Is this Google Maps’s new UI?
While browsing Google Maps earlier this morning, I was presented with a brand new UI. Here’s a brief screencast of me playing with it. (Unfortunately, there are video artifacts in the first seven seconds of video.)
Why Do Google Maps’s City Labels Seem Much More “Readable” Than Those of Its Competitors?
For months, I’ve been trying to figure out why Google Maps’s city labels seem so much more readable than the labels on other mapping sites.
To me, Google’s labels seem to “pop” much more than the other sites’ labels. Major cities also seem to stand out much more.  And whenever you’re quickly scanning the maps, the label you’re searching for seems to stand out just a little sooner on Google’s maps.
To me, the most interesting thing about today’s release of Google Earth 6 isn’t any of the new features… but rather the announcement itself; specifically, the announcement’s very first sentence:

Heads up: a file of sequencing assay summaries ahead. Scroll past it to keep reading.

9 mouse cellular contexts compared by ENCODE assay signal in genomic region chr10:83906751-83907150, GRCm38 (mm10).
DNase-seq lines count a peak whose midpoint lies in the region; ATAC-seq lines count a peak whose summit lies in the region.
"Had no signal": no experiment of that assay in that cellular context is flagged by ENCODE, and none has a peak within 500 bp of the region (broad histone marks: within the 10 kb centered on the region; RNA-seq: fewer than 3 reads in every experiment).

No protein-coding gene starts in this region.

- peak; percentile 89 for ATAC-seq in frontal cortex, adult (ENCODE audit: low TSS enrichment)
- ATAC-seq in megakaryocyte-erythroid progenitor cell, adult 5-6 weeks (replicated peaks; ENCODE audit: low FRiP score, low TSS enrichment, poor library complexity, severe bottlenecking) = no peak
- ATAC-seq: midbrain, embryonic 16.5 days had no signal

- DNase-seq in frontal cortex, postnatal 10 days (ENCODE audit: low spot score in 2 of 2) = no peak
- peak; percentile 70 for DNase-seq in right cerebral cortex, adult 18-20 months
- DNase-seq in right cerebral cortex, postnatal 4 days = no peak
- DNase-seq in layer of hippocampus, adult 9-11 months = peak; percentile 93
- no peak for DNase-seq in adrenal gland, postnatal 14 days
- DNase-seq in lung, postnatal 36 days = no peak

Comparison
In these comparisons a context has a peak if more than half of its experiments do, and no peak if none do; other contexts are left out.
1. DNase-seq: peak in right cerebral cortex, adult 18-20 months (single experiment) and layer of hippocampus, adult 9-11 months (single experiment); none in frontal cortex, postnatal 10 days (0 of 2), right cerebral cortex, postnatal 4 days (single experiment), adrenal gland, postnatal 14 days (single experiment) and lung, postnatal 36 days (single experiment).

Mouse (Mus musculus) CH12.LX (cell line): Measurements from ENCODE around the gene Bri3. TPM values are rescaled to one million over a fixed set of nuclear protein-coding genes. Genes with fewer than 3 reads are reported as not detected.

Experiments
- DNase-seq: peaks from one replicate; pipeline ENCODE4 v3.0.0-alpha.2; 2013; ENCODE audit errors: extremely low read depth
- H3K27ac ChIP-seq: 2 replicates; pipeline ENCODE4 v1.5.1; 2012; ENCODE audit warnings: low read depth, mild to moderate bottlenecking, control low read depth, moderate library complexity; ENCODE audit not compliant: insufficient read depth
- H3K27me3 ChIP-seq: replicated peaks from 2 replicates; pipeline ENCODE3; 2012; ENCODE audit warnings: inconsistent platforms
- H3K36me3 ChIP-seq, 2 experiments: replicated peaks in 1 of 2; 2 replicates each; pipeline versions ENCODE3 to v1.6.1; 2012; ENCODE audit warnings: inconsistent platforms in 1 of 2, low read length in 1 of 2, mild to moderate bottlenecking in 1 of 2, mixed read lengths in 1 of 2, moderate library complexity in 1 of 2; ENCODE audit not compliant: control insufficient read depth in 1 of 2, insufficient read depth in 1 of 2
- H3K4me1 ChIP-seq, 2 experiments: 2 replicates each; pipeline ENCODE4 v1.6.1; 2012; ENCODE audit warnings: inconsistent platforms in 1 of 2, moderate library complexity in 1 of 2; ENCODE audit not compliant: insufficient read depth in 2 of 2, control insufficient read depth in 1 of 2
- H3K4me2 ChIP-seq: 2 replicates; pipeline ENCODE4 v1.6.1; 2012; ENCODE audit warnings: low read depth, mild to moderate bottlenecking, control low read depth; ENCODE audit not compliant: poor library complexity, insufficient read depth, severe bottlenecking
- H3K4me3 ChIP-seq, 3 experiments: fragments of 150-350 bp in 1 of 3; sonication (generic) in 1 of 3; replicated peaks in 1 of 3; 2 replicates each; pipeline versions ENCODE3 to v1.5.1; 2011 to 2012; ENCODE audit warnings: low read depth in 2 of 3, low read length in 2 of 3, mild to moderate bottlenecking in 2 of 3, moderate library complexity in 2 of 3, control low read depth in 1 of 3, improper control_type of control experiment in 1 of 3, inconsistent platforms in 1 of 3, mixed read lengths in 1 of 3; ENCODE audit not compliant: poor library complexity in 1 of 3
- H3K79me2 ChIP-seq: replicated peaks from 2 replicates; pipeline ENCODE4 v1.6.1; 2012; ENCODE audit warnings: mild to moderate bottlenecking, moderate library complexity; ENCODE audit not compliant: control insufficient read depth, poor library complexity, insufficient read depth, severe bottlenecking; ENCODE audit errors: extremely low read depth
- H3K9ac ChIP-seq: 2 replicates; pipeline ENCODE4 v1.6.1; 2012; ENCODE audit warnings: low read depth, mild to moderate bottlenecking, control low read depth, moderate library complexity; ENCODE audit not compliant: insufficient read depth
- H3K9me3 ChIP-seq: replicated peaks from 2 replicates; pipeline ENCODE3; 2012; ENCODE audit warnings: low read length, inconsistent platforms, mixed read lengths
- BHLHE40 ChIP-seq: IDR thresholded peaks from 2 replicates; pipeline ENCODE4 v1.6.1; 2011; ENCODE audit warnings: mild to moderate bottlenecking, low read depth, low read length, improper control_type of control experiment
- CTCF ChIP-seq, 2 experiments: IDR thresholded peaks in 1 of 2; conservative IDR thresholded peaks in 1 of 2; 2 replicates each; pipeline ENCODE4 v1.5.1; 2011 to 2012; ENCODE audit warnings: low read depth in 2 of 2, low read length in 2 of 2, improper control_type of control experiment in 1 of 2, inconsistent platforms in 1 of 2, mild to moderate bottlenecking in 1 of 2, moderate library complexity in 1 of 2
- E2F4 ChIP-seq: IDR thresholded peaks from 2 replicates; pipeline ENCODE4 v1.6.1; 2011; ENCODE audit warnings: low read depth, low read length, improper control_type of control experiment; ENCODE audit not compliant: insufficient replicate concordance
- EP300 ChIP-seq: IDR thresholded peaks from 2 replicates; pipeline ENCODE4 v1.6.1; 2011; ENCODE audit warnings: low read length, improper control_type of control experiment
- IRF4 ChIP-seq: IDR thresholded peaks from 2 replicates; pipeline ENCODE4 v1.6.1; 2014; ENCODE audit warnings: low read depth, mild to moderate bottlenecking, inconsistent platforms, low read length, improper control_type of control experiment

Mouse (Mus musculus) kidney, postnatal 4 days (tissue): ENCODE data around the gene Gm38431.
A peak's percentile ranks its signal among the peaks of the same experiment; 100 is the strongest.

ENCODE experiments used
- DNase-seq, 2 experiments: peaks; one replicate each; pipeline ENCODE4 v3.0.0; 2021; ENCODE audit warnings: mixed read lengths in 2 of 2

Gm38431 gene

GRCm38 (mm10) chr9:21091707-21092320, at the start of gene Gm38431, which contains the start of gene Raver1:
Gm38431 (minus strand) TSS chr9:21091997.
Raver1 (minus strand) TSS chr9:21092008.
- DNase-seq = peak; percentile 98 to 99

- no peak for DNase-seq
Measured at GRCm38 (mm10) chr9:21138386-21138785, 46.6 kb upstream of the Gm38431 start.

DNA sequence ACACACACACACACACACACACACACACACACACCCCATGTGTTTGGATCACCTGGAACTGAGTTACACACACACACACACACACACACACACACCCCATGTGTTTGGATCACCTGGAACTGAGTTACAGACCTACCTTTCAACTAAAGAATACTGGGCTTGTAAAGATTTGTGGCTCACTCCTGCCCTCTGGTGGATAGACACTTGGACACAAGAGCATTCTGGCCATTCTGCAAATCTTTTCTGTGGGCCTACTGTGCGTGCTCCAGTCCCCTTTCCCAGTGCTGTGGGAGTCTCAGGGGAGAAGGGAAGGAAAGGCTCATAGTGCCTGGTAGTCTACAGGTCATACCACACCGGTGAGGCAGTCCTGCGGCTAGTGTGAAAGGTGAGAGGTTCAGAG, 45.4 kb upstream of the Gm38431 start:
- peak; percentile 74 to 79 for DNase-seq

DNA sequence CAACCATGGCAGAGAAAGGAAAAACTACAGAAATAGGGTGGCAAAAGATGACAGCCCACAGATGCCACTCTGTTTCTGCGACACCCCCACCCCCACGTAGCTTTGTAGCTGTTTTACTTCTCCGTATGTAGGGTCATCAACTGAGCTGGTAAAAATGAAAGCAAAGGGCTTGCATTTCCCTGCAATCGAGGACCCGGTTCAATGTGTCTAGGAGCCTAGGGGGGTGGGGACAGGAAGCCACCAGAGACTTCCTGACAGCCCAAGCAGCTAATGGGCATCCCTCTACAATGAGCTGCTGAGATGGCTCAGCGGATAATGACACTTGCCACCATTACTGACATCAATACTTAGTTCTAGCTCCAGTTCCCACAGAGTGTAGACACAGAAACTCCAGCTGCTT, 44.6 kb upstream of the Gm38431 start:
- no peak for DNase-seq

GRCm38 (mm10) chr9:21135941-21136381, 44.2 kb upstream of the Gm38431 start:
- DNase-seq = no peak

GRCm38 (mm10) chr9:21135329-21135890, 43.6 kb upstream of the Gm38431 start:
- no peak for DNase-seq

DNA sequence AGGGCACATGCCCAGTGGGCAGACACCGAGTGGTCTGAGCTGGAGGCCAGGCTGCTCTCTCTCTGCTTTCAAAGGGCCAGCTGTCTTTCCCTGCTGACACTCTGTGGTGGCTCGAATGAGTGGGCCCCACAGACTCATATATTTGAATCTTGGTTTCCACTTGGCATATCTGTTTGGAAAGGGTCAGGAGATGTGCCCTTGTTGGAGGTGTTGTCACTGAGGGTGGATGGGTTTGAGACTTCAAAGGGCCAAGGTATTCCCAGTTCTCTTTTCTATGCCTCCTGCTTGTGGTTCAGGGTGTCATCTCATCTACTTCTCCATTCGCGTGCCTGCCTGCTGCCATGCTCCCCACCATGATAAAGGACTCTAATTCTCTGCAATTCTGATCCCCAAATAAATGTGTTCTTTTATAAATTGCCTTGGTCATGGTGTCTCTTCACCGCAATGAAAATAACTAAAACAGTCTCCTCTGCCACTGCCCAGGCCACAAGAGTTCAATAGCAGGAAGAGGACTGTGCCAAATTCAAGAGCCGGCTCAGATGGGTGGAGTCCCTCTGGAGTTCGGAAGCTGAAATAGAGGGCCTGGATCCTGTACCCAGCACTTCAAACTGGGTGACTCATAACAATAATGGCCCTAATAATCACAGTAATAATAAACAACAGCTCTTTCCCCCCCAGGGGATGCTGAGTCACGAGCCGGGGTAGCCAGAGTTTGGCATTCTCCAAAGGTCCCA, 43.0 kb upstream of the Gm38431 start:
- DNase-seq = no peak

Three days after pointing out the scissors-and-comb icon given the Lyric Opera of Chicago, Google has replaced it with a music note icon:
I like this:
But… I like this even better:
Earlier today, Bing Maps unveiled some new navigation controls…
I’m often puzzled by some of the design decisions I see on online maps. I want to show you a few examples using the borders and country labels of a few different mapping sites.
I was browsing Google’s maps of downtown Chicago and couldn’t help but notice several peculiarities among the maps’ point of interest icons. I wanted to share a few of them with you because they’re actually kind of funny…
(Above) The Lyric Opera of Chicago is given a scissors-and-comb icon.
On Tuesday night, Google once again updated its map tiles, and like last time, there have been several improvements. Some of the changes, in fact, resolve many of my long-standing complaints about Google Maps.
I’ll detail a few of them below…
Google Maps was updated last Friday, and there were some interesting changes. I wanted to share a few of them with you…
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